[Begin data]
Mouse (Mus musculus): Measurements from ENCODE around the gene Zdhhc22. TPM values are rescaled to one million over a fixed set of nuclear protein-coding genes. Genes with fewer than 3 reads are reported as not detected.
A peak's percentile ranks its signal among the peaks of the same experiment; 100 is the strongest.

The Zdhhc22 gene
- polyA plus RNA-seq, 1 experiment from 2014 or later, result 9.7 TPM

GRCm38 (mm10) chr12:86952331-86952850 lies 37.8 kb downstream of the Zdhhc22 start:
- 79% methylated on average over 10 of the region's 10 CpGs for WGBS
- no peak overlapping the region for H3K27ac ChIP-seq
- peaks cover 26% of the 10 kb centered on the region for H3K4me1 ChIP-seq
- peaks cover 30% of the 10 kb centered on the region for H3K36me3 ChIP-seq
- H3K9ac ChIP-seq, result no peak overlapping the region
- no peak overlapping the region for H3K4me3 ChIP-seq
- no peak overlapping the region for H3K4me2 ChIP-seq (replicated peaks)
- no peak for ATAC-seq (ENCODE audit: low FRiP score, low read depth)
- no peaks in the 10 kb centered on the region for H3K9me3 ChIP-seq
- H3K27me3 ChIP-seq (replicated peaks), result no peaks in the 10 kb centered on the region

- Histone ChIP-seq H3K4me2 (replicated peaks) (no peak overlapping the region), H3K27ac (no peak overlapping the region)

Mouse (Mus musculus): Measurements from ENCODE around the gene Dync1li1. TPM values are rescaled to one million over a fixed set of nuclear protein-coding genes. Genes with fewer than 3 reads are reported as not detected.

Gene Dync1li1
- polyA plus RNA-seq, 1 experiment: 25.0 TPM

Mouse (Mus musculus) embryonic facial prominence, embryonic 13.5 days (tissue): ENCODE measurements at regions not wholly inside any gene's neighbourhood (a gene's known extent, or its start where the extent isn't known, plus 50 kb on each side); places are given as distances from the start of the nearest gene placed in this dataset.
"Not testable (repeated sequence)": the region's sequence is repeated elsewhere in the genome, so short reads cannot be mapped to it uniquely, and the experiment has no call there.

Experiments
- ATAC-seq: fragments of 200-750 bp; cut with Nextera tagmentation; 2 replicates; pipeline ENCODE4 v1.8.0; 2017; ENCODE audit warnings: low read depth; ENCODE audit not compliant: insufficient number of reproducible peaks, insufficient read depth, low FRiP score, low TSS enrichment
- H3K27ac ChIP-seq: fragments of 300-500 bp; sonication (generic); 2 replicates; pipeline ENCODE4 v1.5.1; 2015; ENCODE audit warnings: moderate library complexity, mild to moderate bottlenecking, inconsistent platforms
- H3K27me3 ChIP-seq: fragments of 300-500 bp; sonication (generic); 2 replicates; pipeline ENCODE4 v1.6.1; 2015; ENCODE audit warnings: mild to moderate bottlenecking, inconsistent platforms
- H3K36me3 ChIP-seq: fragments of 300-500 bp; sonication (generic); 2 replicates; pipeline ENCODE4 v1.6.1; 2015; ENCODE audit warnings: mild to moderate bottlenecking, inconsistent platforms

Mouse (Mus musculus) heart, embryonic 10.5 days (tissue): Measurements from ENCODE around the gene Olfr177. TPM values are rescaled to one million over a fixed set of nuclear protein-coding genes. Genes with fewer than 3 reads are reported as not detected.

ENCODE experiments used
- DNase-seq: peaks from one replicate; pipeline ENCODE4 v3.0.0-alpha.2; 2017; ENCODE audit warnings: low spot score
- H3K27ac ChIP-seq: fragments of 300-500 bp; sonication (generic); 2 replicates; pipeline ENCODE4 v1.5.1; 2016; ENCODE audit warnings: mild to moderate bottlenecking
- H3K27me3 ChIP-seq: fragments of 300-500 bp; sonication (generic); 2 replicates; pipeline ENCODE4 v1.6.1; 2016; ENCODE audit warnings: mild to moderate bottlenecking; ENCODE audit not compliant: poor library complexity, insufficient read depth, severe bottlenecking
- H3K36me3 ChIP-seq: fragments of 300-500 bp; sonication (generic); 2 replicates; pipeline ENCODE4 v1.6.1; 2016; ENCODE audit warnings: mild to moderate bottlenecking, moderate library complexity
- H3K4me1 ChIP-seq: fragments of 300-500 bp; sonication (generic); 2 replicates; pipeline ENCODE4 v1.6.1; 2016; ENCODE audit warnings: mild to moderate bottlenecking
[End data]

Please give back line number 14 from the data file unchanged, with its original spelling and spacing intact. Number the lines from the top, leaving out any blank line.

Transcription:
- no peaks in the 10 kb centered on the region for H3K9me3 ChIP-seq